Copyright © The George Sheehan Trust



“Nostalgic” Long Run #2

5:30 AM 29 May 2008 In Laoag City

For the past days I’ve been staying in Laoag City supervising the repair of my future residence here in the province. A structure or apartment building my Mom built in the early 90s will be my future home and that is where all my things from my quarters in Fort Bonifacio had been relocated/transfered. The place is big and spacious but there are things to be replaced and fixed to be able to make it at par with the usual amenities of the condos and houses in Metro Manila. I could transform this place as a transient facility for visitors coming from other provinces and from Metro Manila. The place has 6 big bedrooms and 4 bathrooms with toilets. Each room will be transformed into air-conditioned rooms to include the living & dining rooms.

From Barangay Dibua, where my sister’s house is located, I started my run at 5:30 AM towards the Poblacion of Laoag City and crossing the Padsan River towards the Suba, Paoay area. This was the same route I ran last 23rd of December of last year. I ended the 1st lap of my run at the Clubhouse of the Fort Ilocandia Golf Course which has a distance of 15 kilometers from the place I started from. I clocked in 1:30:18 hours which was a good 7-minute improvement from my time last December 2007.

I had to use the Comfort Room of the Clubhouse and tried to see the status of the Golf Course from the Tee Mound of the 1st Hole and I was able to talk to the Caddy Master whom I’ve known since I was a Lieutenant. I am glad that the Golf Course is well-maintained and still a favorite golf course of tourists coming from Taiwan, Hongkong and Southern China. This will be my future golf course whenever I am in Laoag City.

After 10 minutes break, I started my run back to the Poblacion of Laoag City. Instead of going directly to Barangay Dibua where I started my run, I ended my run at our family residence where I made an inspection on the extent of the repairs being done in my future place. For the past two days, the carpenters & masons were able to repair/fix a lot of things and I was happy with the outcome of their work.

The distance covered on the 2nd lap of my run was 11 kilometers with a time of 1:12:08 hours. I still have to run at least 4 kilometers to my starting area but the heat of the sun was too much already. I finally decided to end my running workout at the project site and met with the workers. If I continued the run up to Barangay Dibua, I could had finished a distance of 30 kilometers for the day.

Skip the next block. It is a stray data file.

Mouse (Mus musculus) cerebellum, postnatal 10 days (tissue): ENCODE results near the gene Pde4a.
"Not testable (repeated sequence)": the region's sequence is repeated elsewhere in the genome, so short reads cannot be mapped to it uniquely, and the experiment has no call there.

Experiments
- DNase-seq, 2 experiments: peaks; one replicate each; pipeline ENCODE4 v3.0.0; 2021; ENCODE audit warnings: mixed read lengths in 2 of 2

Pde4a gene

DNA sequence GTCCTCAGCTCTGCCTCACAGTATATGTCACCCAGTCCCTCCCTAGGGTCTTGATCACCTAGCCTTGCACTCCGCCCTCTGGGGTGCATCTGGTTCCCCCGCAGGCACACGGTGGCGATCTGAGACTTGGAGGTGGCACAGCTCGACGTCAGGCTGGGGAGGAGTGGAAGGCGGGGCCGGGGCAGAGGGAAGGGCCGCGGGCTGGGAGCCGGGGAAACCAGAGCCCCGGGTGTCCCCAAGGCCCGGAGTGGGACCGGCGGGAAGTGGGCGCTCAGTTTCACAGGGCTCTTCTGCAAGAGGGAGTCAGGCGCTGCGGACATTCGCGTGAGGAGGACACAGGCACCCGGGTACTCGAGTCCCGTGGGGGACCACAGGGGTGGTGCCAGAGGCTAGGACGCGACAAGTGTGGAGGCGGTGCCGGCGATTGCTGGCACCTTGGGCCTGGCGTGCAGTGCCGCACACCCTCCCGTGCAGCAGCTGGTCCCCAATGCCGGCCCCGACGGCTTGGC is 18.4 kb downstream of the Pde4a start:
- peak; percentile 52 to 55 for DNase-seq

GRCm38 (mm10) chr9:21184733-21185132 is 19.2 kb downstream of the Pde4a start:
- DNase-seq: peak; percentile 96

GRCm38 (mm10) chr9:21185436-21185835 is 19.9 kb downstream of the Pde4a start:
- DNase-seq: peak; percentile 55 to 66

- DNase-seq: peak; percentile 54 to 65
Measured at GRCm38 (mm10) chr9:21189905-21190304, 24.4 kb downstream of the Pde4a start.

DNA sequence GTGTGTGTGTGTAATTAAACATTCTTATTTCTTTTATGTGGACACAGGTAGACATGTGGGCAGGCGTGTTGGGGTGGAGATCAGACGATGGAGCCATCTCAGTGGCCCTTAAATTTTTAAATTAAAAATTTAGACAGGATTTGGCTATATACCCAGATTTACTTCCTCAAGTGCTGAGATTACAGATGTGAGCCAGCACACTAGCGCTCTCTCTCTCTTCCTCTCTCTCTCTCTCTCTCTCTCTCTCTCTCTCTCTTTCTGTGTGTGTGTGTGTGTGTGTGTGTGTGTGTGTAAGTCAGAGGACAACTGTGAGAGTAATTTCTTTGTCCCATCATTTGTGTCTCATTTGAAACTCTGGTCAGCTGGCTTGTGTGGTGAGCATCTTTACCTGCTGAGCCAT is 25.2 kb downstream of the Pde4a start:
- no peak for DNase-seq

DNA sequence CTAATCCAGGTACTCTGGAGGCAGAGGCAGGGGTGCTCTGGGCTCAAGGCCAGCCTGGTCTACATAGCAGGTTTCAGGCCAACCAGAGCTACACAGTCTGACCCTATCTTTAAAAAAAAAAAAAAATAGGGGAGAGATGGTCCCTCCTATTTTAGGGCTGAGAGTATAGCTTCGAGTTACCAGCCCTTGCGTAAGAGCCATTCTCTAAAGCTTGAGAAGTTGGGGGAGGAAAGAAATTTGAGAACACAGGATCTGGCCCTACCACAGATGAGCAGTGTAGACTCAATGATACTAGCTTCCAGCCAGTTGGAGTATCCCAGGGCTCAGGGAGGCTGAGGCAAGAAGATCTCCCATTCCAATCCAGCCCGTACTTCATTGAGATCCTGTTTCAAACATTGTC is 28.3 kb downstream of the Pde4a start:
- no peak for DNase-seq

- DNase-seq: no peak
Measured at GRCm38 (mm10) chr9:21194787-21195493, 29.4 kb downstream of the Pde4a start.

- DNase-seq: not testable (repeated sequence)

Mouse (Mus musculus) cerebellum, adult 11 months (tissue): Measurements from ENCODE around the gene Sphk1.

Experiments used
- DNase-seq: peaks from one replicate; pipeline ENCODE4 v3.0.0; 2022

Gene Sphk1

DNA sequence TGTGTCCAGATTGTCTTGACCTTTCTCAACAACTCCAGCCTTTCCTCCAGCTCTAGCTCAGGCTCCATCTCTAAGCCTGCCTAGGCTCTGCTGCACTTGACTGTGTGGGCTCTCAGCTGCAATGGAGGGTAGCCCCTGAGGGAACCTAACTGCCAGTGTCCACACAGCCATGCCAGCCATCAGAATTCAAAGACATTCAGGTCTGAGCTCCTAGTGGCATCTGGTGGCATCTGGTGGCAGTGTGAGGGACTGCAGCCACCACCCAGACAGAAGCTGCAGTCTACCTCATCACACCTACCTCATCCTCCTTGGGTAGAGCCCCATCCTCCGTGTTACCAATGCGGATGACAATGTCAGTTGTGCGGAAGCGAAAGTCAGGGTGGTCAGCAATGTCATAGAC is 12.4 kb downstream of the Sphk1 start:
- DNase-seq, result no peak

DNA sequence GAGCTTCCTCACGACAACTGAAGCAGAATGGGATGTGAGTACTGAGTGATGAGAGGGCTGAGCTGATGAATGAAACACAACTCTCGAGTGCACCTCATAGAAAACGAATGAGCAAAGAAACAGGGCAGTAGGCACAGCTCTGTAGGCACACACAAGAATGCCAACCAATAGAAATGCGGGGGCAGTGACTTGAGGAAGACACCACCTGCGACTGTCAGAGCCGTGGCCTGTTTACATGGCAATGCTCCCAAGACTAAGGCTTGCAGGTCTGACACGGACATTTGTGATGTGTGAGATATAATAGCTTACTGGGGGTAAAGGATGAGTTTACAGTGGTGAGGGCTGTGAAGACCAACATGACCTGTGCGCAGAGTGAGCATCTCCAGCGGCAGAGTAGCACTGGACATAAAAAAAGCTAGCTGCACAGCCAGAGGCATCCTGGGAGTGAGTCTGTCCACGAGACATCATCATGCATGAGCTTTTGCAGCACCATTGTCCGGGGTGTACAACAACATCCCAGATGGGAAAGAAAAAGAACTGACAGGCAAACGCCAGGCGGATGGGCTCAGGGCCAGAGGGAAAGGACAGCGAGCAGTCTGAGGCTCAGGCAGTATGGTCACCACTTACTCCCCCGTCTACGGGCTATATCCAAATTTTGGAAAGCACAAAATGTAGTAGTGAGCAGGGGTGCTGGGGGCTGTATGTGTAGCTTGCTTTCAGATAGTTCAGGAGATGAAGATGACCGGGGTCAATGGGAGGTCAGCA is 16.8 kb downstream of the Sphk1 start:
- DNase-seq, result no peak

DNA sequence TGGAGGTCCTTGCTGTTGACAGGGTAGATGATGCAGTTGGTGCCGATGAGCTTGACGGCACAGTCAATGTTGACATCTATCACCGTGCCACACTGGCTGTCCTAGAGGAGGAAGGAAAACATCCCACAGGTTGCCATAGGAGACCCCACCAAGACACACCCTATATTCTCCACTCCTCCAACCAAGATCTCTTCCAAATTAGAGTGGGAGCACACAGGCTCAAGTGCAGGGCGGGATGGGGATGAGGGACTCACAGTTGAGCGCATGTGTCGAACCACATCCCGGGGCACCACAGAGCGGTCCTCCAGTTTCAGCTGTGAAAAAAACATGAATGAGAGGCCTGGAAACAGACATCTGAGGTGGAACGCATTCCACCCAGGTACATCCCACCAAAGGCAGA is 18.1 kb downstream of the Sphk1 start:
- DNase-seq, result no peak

It was indeed a long slow run but along the way, many of my friends and those who know me saw me running along the main roads of the city. Some of them stopped to greet me and some just simply honked their horns. It was really inspiring to see these people greeting me while I was running. Most of them knew me as a marathon runner but only one of them know me that I am the “Bald Runner”.

I finished my run at 8:40 AM and the heat of the sun was too hot already. I was glad that I used my Finisher’s T-Shirt in the 1st City of Angels Half-Marathon which is made of CoolMax material which has loose sleeves down to my elbows. It covered my shoulders and upper arms from possible sunburn from the heat of the sun.

The following were the readings that registered on my GF 305:

1st Lap:

Distance—15.0 kms              Time—1:30:18 hours

Average Pace—6:01 mins/km        Average Speed—10.0 kms/hr

Maximum Speed—12.4 kms/hr     Total Calories—1,115 cal

Average HR—147 bpm                   Maximum HR—154 bpm

Total Ascent—508 meters             Total Descent—506 meters

2nd Lap:

Distance—11.01 kms            Time—1:12:08 hours

Average Pace—6:33 mins/km        Average Speed—9.2 kms/hr

Maximum Speed—11.3 kms/hr     Total Calories—813 cal

Average HR—147 bpm                   Maximum HR—156 bpm

Total Ascent—308 meters             Total Descent—340 meters

Running Kit—Adidas Shorts & Finisher’s T-Shirt For the 1st City of Angels Half-Marathon (With sleeves) with Runner’s Cap from Penshoppe.

Running Shoes—ASICS Gel-1120

Nathan Water Belt

Music—67 Assorted Songs from my Ipod Nano.

Pose With The City Mayor Of Laoag

11:00 AM 28 May 2008 @ The City Hall, Laoag City

Suddenly, few hours before the wedding, I was requested by a young couple to be their main principal sponsor in a civil wedding rites to be administered by the City Mayor of Laoag. So, I ended up being a “Ninong” and a good opportunity to have a photo-ops with the Honorable Michael V. Farinas who had been a friend way back when I was still a Major.